With the increasing stress of our day-to-day lives, many of us have found a retreat in indulging in great food and wine. Nevertheless, some people are unaware that the herbs we so regularly use to season our food can also ‘season’ our bodies with crucial emotional and health benefits; whilst fantastic wines can simply embody this movement.
For example, basil can be grown throughout the Spring/Summer months, and creates a great pot plant that only needs simple maintenance of light and water. With the leaves thought to resemble hearts, it is seen as a symbol of fertility and love in Italy, where many dishes that primarily use Basil originate from. The herb is thought to stimulate the conscious mind to invoke happiness and honesty whilst also being absolutely delicious. You could try a simple but enchanting way to cook with basil by making pesto, a green Italian oil-and-herb sauce that can be used as a flavoursome garnish to brighten up plain pasta’s, breads or salads. However, finding the perfect wine that combines well with pesto is difficult as it is an intense flavour that is rich, but not heavy. I found that the Fontodi Meriggio Sauvignon Blanc 2014 aligns perfectly with the fullness of the Basil; with its higher freshness and acidity enriching the flavours and balancing them, rather than battling against it.
Another prime specimen is fennel, which is in my opinion, an underrated herb that is scarcely used. However, it can be sown as soon as the frosty months are over, and only takes around 7-10 days to start sprouting; making it a quick and easy compliment for summertime dishes. Being part of the carrot family, it has long been associated with having purifying properties, whilst revitalising the health boundaries of our immune system. It is usually combined with Mediterranean style dishes; as this is where it originates from. For instance, a fabulous dish to use it would be Herb-Rubbed Salmon with French Lentils; primarily using the fennel as a floral and fresh garnish that balances out the mixed flavours. Wine choice? The light red fruits and earthy, savoury nature of a good Pinot Noir are a perfect counterpoint to the rich, slightly sweet and savory pink meat of the salmon. Since salmon is an oily fish, a Pinot Noir with at least medium acidity helps to cut through and balance the dish’s oiliness. Examples from a cooler side of the US will be perfect and our choice is the Anthill Farms Campbell Ranch Pinot Noir 2014 from Sonoma County.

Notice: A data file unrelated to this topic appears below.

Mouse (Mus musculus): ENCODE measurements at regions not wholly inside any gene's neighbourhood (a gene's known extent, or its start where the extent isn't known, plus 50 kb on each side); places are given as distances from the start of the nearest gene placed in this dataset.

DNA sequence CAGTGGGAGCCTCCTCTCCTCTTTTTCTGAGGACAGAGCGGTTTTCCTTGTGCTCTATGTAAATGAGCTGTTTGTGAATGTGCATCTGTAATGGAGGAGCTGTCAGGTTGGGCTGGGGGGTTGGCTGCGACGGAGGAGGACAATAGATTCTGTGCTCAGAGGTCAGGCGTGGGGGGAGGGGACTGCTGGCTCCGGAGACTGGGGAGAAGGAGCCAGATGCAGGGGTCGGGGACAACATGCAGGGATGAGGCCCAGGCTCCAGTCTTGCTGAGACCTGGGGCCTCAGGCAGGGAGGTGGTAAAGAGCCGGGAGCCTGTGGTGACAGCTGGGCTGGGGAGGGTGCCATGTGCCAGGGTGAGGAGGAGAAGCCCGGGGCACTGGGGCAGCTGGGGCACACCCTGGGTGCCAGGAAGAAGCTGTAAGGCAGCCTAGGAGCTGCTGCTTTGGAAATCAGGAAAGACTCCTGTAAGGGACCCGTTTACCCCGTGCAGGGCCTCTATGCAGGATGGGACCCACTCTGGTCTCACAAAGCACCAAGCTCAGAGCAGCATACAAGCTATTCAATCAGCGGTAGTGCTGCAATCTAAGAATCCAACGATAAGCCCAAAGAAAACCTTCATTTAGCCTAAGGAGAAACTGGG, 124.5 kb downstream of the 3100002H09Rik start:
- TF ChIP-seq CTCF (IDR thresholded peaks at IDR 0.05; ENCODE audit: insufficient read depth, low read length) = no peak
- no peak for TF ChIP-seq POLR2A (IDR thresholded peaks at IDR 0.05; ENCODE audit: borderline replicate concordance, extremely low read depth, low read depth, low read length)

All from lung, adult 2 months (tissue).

Another example is oregano; a superb botanical that has commonly been used for centuries in Chinese and European Folk medicine to treat many different physical and mental ailments; being famously known to foster happiness and tranquillity, whilst also helping with bloating. It is a common garden herb with superior qualities that grows feverishly throughout Spring/Summer, and can add intense flavour to any dish. An appetising, people-pleasing dish to create using this herb would be Lemon and Oregano Infused Lamb Chops; a simple meal to make that is perfect for Summer BBQ’s and sunset evenings. The ideal red to pair with this kind of dish would be Chianti Classico or even better; Barbera. Its fresh acidity offsets the lamb’s slight fattiness perfectly – one of those matches which makes both the wine and food sing. Our top pick must be Bruno Giacosa Barbera d’Alba 2013, which is made from old vines around Neive in Piedmont.
“Nevertheless, some people are unaware that the herbs we so regularly use to season our food can also ‘season’ our bodies…”
Botanicals and herbs paired with the perfect meal and bottle of wine can easily lift anyone’s spirits, especially when the sun is prominent and the people you love are surrounding you. Be sure to try these dishes and wines out, to not only create happiness for the people around you, but to create an imminent happiness within you.